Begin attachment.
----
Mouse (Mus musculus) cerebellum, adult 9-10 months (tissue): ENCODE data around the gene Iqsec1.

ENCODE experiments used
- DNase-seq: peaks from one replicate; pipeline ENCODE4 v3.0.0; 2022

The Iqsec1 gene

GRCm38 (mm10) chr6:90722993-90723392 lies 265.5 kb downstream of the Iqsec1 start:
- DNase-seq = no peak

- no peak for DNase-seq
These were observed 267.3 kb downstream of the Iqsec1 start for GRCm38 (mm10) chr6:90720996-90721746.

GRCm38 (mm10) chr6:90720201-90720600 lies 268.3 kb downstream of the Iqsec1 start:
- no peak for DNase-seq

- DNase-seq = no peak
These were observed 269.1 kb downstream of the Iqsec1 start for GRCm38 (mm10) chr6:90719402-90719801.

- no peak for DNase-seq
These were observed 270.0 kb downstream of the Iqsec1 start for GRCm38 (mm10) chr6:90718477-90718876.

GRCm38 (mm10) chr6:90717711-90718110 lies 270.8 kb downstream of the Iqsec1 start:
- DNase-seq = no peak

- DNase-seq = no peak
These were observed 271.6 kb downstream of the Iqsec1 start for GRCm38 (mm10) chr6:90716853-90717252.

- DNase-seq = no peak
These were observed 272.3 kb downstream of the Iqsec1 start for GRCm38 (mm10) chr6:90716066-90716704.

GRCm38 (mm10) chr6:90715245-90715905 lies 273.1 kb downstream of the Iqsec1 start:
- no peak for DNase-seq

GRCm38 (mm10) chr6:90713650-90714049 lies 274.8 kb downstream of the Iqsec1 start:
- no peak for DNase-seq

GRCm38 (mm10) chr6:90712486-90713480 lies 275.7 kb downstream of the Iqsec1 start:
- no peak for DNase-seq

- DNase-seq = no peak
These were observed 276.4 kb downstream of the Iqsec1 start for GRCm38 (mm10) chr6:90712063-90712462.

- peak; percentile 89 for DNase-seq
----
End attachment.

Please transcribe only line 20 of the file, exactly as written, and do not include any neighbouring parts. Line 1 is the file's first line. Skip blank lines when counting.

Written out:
These were observed 272.3 kb downstream of the Iqsec1 start for GRCm38 (mm10) chr6:90716066-90716704.